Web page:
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Writevotional: The Myth of Writer’s Block

Photo Courtesy: Billy Alexander

If thou faint in the day of adversity, thy strength is small. – Prov 24: 10

See that little 250 words challenge a day button on the right side of my blog?

I have failed.

I haven’t been faithful in keeping the commitment to keep the challenge up.

Y’know, there is this disease that we as writers say we have: “Writer’s Block.”

Yeah, this is what I have.

Writer’s Block.

I have tried to massage and jump-start my WIP. Nothing.

I placed the electric pads to pump life into this story. Nope. No dice.

The story stared at me. The characters have become restless. The fantasy world where the story dwelled has started to boil over with anger, rebellion, and threats of a ‘Jasmine’ revolution.

When will you write us into existence?” They bristled while carrying pitchforks, torches, and aluminum baseball bats.

I have writer’s block!” I shouted with nervousness, “I don’t where to begin!”

The characters looked at me, rolled their eyes then faded with the heaviness of discouragement into the corners of my pitiful mind.

Once they left, I smirked with devilish glee, “Fooled them again. They will buy anything. Chumps.”

I was tempted to use the “My dog ate the manuscript” excuse but they are too crafty for that. The writer’s block excuse was the ace in the hole. No comebacks with that one.

I was contented with my lukewarm answer and flimsy excuse. I mean I worked a full-time job. I am a full-time hubby. I am a full-time Dad. Don’t I deserve a break?

In fact, I just need to quit this sugar-plum dream tomfoolery. I’m no Bill Myers or Frank Peretti. God gave them the talent to write. They have the inside scoop to success. Maybe they are part of a secret society and they have the hook-ups.

I better just go back to Cubicle Wonderland and be contented with where I’m at – working in Customer Service Land. Besides, who would want to read superhero stories from a Christian Speculative point of view anyway? Bah. Foolishness.

Suddenly, there was a knock on the door on my mind. I went to answer while grumbling about being interrupted in my pity party. I opened the door to see a book standing there. The title flashed in the sunlight, “Writing for the Soul” by Jerry B. Jenkins.

Oh, no. Not another convicting moment. I started to whine and whimper.

Blast you, Jerry!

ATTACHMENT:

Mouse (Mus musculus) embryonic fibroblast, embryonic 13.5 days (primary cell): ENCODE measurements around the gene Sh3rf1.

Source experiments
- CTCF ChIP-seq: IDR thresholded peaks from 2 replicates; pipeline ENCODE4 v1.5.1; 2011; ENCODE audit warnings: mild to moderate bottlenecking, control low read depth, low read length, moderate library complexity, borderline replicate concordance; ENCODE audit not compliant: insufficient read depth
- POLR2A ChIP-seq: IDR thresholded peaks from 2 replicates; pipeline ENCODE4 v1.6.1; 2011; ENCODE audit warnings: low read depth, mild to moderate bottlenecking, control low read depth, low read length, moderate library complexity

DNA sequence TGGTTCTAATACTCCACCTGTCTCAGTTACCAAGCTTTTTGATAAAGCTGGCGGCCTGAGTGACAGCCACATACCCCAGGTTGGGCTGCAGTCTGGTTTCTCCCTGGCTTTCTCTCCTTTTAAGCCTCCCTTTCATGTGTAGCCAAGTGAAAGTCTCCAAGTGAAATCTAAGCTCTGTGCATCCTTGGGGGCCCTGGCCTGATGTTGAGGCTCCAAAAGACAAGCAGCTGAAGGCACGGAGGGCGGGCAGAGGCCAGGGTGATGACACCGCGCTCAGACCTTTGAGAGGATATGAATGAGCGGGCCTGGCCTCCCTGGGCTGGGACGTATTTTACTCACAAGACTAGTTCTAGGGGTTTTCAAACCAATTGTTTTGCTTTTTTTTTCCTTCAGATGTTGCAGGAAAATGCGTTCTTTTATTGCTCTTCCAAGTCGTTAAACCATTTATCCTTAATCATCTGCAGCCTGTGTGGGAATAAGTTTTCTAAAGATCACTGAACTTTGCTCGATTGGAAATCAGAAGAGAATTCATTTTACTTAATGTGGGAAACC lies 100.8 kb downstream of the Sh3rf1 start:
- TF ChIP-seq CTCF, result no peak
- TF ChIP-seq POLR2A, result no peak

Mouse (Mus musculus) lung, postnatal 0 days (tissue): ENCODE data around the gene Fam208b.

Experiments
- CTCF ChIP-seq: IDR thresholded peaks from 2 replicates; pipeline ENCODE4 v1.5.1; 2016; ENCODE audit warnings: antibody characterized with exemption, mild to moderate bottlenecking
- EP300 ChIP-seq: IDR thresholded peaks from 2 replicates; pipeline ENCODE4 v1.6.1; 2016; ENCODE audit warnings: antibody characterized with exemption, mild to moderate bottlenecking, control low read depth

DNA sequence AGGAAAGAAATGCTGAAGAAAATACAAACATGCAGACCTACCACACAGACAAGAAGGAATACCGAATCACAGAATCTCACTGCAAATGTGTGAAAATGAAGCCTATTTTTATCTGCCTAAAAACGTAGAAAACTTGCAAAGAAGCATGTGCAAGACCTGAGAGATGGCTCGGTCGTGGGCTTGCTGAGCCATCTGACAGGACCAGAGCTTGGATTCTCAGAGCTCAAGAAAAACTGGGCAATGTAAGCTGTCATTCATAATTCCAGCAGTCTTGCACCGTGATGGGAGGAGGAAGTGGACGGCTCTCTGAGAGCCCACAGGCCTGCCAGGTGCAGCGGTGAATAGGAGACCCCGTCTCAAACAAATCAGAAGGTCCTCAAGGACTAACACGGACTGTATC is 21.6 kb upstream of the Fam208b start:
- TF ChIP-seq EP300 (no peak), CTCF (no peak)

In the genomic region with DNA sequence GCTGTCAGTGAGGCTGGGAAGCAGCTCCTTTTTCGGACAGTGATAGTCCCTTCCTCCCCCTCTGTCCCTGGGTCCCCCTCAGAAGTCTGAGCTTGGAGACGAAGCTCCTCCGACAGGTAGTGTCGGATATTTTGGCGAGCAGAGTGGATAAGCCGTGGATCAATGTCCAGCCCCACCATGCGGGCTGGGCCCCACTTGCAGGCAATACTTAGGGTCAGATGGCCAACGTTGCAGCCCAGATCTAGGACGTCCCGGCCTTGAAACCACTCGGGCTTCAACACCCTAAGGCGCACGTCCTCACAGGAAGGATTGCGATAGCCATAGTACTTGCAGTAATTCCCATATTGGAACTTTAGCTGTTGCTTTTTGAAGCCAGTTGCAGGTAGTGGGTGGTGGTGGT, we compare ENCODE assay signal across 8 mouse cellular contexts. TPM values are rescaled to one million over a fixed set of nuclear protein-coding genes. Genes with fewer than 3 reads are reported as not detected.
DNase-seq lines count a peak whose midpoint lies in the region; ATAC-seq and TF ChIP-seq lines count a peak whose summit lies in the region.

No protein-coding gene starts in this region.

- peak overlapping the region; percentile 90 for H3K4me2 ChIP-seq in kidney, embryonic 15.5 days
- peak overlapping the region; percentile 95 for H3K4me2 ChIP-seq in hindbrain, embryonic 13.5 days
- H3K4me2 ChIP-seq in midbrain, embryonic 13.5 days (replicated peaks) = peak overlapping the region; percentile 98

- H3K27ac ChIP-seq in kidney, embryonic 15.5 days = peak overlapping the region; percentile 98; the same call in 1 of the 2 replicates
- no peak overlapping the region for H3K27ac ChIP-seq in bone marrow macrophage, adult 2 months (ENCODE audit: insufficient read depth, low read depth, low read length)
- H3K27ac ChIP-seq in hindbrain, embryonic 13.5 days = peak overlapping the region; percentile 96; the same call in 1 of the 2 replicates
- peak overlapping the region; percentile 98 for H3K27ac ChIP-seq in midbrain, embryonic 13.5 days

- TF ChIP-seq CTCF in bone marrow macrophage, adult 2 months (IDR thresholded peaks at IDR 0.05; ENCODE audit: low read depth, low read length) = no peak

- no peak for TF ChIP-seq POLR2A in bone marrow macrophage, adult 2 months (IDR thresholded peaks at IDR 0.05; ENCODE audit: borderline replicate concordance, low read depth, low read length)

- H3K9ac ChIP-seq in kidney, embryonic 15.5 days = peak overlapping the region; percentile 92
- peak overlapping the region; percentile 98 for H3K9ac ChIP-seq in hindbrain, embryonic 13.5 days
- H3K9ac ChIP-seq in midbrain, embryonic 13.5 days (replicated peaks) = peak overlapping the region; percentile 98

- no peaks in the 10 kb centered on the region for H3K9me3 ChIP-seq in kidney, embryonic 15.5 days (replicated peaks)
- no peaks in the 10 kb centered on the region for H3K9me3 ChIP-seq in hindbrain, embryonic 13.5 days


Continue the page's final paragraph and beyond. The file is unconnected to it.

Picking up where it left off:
The book turned to Jerry’s comments and a paraphrasing of what Jerry wrote assaulted me:

The biggest excuse that writers have is writer’s block. C’mon. This is a joke. What is writer’s block anyway? Nothing but an excuse. Imagine if you did the same thing with your full-time job? If you told the boss, ‘Sorry, I can’t work today because I have worker’s block and just can’t function today.’”


I’m busted. There is really no excuse for writer’s block.

The remedy is not to faint when the “writer’s block” washes over me yet to pray, ask for help, and go ahead write.

No formula. No wishing. No hoping.

Place my butt in seat. Begin writing. Simple.

This is the greatest sweet surrendering to the process of writing and to sludge through the swamp of adversity to mountain top of writer’s victory.

How about you?

Are you experiencing writer’s block? What do you do to overcome it?

8 thoughts on “Writevotional: The Myth of Writer’s Block

  1. I have life block right now. After a battle with the bank (and the evil investor Freddie Mac), no I’m dealing with moving. The kids are stressed. The wife is stressed. I’m stressed.

    So no writing for the last three weeks. Barely any blogging.

    I think sometimes, you have to cut yourself a little slack. Life happens.

  2. Lol, I never tire of reading your blog, EJ. It’s always so full of your personality!

    Anyhow, when I experience writer’s block I don’t think of it as an excuse not to write. There is a reason I can’t get beyond a certain scene or write from a certain character’s viewpoint. Usually it’s because I don’t understand what I’m trying to write.

    I’ll find that I haven’t properly thought out the layout of a setting or haven’t thoroughly explored certain plot points or character motivations. When I start asking myself some basic questions, it usually leads to even deeper questions. I start making connections between things I hadn’t linked before and suddenly things start making sense. During this process I journal my answers to my questions, always finding ways to tie them back into the story.

    Usually this works for me and I can go back to writing the scene, but not all story problems I encounter can be solved in one sitting/day. Sometimes I just have to skip stuff and come back to it later on until I get that “light bulb moment.”

    • Thanks, Yoyo. I couldn’t imagine having a blog without someone like you and the rest of the Elite (Theresa, Stephen, and Jay). I truly appreciate each time you all take the time to read and spend time here. 🙂

      Thanks also for the advice! I may look into this!

  3. I told this story a long time ago on my blog, but when I was in High School I discovered I don’t believe in writer’s block… (it’s a longish story, I’ll let the link to my blog tell it). Basically, writer’s block is an internal, possibly unconscious response to you not wanting to write, for whatever reason. The cure is to do it anyway (though sometimes that means writing something other than what you’re supposed to write).

  4. Hehe I’m a writer for my day job so ‘writer’s block’ is something I have no luxury for. When I do feel writers block, it’s usually a case of either fear or burnout. If it’s fear I can write through it. I just have to start. Other times it’s my mind telling me that I need to step back and take a break. Breaks are important too 🙂

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